Swedishchef

Minister of Fire
Jan 17, 2010
3,275
Inuvik, Northwest Territories
Hey Gene!

It's not often someone from AB moves to NS! Are you working on the offshore platforms? I have friends in Porter's Lake and downtown Halifax...small world!

Get a block off plate, insulate with Roxul on top of it. Then get the proper wool on top of baffles (as everyone else mentioned) and bring the stove back up to factory specs. This stove should be able to heat!
 

BrotherBart

Modestorator
Staff member
Hi,

You wrote "heat loss to that stack of bricks is suspect."

Probably a noob question:

I take it you mean the chimney? Not the firebricks I shaped with my grinder, right?

thanks

Yeah. That chimney is gonna soak up any heat it can get. Think big heat sink.
 

BrotherBart

Modestorator
Staff member
Insulation would just solve it if it is a draft issue. Which it may be. The block off plate would keep the heat from going up in to the chimney.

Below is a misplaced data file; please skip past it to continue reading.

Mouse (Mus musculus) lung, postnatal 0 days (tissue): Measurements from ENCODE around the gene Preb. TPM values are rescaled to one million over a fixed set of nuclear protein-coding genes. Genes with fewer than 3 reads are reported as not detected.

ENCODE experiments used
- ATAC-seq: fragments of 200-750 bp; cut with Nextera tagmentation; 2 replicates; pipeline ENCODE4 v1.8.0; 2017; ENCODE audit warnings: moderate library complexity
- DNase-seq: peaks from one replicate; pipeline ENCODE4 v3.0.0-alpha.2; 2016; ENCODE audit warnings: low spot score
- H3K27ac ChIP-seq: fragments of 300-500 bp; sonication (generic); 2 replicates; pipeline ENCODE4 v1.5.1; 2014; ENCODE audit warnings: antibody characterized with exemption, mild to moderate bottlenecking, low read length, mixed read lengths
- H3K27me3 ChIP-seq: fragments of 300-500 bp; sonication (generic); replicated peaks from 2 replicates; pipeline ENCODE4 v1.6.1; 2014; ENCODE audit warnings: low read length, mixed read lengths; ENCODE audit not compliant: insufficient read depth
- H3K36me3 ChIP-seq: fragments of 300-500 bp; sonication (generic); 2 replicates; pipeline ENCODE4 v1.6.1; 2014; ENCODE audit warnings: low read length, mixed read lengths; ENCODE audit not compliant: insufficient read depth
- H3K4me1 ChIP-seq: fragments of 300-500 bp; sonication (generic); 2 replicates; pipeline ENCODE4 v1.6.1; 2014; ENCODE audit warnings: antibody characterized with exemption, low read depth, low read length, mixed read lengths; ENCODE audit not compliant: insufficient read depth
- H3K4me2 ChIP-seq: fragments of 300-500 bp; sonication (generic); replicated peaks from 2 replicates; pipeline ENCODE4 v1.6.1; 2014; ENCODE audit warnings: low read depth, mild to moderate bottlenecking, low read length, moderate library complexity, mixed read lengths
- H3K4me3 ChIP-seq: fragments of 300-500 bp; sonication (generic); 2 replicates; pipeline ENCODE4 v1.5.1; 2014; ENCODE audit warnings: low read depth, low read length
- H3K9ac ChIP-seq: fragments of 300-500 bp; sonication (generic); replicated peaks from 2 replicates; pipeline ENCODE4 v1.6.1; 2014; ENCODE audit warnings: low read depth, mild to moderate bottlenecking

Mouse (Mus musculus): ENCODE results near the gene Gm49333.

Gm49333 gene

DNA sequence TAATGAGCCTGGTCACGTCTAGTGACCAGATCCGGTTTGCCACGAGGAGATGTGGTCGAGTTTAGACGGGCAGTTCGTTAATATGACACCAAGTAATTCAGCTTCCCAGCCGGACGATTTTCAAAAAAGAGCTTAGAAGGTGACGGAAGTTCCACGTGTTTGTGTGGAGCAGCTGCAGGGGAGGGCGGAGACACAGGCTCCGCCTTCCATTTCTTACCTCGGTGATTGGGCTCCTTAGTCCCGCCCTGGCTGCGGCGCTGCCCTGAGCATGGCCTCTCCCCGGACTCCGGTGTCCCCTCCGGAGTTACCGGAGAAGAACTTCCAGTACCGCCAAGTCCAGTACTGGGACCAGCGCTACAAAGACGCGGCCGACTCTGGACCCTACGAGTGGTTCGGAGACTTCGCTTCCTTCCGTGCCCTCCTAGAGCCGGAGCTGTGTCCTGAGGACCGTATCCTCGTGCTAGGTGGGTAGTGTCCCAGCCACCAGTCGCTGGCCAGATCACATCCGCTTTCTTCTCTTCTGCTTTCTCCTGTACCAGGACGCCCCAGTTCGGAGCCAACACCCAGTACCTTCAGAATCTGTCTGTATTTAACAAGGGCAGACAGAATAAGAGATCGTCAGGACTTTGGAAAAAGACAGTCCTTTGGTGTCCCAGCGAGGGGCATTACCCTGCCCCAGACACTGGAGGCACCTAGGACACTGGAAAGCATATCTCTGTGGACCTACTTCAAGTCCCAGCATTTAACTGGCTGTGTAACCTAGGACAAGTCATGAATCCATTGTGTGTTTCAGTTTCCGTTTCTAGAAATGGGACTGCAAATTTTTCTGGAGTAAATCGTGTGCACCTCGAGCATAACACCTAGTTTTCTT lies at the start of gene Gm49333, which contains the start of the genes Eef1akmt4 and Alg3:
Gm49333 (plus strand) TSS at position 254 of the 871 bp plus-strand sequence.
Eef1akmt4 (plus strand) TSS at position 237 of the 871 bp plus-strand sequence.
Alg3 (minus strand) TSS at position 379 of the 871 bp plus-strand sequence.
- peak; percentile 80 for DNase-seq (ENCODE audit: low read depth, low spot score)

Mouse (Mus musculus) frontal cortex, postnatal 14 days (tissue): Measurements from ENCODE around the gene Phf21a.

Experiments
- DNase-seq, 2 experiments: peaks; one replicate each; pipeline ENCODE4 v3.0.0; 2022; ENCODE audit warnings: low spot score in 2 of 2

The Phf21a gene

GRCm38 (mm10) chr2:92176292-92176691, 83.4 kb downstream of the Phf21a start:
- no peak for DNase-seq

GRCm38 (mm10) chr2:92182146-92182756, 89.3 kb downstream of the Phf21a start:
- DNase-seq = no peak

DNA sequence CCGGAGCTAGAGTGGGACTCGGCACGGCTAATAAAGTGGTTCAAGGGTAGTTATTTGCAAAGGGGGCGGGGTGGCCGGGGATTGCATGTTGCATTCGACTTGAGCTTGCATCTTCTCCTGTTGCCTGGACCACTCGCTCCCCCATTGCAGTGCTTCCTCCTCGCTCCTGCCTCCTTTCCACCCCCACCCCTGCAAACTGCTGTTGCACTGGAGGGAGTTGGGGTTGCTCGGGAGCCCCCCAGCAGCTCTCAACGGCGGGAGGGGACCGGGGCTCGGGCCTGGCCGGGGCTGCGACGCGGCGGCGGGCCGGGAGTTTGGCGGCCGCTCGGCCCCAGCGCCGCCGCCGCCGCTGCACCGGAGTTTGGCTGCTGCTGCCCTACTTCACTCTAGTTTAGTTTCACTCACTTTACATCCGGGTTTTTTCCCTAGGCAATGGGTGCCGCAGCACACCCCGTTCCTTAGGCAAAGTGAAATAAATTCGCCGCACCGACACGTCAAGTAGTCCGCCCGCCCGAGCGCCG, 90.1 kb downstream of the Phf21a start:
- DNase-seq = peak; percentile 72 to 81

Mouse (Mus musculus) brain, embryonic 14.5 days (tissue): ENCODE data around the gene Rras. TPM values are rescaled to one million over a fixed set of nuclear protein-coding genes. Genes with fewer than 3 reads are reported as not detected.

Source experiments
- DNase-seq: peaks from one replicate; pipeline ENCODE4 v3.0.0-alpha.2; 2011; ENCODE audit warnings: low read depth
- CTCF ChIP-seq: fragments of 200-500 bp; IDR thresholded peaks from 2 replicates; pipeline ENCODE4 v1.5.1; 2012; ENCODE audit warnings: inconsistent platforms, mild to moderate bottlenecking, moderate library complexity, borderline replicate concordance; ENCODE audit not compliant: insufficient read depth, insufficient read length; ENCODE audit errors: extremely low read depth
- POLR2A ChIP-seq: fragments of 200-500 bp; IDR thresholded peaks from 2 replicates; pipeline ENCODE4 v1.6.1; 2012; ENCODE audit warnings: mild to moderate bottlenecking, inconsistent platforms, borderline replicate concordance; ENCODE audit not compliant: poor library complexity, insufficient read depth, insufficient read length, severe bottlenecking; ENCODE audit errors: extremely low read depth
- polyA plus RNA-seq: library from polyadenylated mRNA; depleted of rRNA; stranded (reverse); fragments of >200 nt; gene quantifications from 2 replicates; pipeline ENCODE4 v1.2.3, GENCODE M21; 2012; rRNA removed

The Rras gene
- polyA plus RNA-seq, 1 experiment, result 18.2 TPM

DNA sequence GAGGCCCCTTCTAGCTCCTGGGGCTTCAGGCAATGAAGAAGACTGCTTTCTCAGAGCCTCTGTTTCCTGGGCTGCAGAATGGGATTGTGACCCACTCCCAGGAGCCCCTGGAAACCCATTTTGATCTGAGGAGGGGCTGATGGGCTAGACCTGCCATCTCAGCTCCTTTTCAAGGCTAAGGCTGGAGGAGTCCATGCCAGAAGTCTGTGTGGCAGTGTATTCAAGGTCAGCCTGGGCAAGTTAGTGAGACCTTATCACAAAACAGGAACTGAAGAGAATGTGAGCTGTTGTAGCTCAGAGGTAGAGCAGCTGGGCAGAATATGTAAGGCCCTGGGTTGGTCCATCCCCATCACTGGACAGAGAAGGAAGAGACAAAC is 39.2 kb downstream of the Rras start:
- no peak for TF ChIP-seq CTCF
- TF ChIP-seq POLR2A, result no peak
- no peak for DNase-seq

Also I would take a look at how that liner/top plate is sealed off at the top of the chimney. If there isn't a huge gap/opening up there you would all be dead long ago with that elbow not being connected to the liner. That stuff was getting out of that chimney somehow. And heat would be going out the top the same way now.
 

Heat_Challenged

New Member
Aug 12, 2013
22
Nova Scotia, Canada
Insulation would just solve it if it is a draft issue. Which it may be. The block off plate would keep the heat from going up in to the chimney.

Also I would take a look at how that liner/top plate is sealed off at the top of the chimney. If there isn't a huge gap/opening up there you would all be dead long ago with that elbow not being connected to the liner. That stuff was getting out of that chimney somehow. And heat would be going out the top the same way now.
I can make a block-off plate out of sheet metal. How thick/what gauge should it be?

cheers
 

BrotherBart

Modestorator
Staff member
Pretty much any gauge works fine. 24 is stiff enough to make a tight fit then use silicone caulk around the edges. But get that top plate sealed too.

https://www.hearth.com/econtent/index.php/articles/making_a_block_off_plate/

If you don't get the top sealed then the liner will run too cool and wreck the draft and crap up the chimney with creosote. It holds heat in the chimney around the liner somewhat like insulation does.